Porcelain Braces

porcelain braces
Porcelain Braces
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Braces are used in orthodontic treatments for dental issues such as crooked or crowded teeth, teeth with wide or irregular spaces between them, alignment of teeth, protruding teeth and more. Metal dental braces were the de facto braces used in orthodontic treatments for many years, before new materials started being used to make dental braces and new types of braces came into existence.

Porcelain braces, which are commonly known as ceramic braces, are an alternative to the traditional metal dental braces. Porcelain braces comprise of brackets and archwires, the same as metal braces. They are also the same in terms of shape and size. The two key differences between porcelain braces and metal braces are the material used to make it (ceramic in place of metal) and the tooth-colored or clear brackets in porcelain braces as opposed to metal-colored or visible brackets in metal braces. In some porcelain braces, even the wires are tooth colored.

How Effective Are Porcelain Braces?

porcelain dental bracesThe effectiveness of porcelain braces is determined by the severity of the orthodontic issue. In particularly severe cases such as extreme crookedness or overcrowding of the teeth and severe misalignment of the teeth, orthodontists recommend metal braces over porcelain or ceramic braces. Metal braces cause less friction over the teeth as compared to ceramic braces, which allows the teeth to become aligned quicker and more effectively.

Porcelain or ceramic braces are also not ideally suited for correcting bite irregularities such as crossbite and overbite. Porcelain braces are brittle and tend to chip and crack with usage. The braces placed on the bottom set of teeth are also known to break when the wearer bites down. Due to its brittle nature, you might have to replace them more than once during the length of the treatment. Typically, teeth alignment with metal braces takes about 24 months, while it takes close to 36 months with porcelain braces. This translates to more expenses.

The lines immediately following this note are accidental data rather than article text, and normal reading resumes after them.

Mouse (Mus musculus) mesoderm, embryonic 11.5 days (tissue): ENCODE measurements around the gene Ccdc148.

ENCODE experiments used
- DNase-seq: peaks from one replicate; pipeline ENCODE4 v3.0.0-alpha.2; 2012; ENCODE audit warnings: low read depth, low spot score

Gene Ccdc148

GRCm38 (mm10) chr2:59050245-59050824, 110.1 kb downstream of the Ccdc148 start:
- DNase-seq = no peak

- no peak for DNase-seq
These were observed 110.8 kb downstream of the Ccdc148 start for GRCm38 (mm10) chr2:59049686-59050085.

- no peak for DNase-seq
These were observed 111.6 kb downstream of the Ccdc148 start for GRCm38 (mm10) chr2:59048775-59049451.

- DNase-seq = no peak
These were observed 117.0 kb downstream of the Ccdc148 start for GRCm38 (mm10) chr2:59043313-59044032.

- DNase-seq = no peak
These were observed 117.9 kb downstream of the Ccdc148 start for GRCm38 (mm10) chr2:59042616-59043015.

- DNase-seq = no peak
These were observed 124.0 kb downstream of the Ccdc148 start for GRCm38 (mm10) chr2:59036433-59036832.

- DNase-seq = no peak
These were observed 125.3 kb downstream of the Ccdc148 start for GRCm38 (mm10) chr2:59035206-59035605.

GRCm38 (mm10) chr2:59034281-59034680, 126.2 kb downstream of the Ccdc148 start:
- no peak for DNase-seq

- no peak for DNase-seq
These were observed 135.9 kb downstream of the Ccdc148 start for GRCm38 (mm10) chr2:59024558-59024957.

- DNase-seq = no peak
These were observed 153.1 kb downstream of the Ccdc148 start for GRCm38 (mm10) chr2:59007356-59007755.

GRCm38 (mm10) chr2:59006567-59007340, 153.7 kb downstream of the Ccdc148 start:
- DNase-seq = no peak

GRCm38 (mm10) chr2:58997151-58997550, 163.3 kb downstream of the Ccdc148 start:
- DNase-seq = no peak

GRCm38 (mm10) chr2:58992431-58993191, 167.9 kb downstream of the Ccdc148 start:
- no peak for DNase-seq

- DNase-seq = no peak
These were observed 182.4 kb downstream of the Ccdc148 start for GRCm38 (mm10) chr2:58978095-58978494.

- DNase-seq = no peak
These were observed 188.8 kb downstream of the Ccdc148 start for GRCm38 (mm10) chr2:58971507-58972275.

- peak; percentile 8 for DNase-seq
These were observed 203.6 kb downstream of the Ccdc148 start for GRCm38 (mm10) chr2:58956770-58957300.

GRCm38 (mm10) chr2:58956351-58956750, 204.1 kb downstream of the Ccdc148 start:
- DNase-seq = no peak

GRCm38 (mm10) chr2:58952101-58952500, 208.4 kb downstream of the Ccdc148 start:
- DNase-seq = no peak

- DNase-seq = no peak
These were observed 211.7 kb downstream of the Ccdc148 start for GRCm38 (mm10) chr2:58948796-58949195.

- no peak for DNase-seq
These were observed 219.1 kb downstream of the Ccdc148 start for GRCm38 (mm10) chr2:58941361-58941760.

These braces can be used for treating any non-severe orthodontic issue. The preliminary examination carried out by the orthodontist will throw light on the ideal type of dental braces for your case. The process of alignment of the teeth takes longer with porcelain or ceramic braces as compared to metal braces. However, as mentioned earlier, since porcelain braces are less noticeable than metal braces, more people have started opting for these.

Caring for Your Porcelain Braces

The wires and brackets are connected with ligatures, which are basically tiny elastics. These tend to get stained or discolored over time, due to consumption of pigmented foods and drinks such as curries, sauces, coffee, etc. Smoking causes stains as well. You need to be disciplined enough to avoid these foods and drinks during the length of the treatment to ensure the braces continue to look good. Since one of the main reasons for opting for porcelain braces is that they aren’t noticeable, staining or discoloration of the ligatures and brackets defeats the purpose. The ligatures can be replaced, but will add to your expenses. Brush your teeth at least a couple of times every day and floss once every day to prevent staining and discoloration. You might have to buy a special orthodontic floss.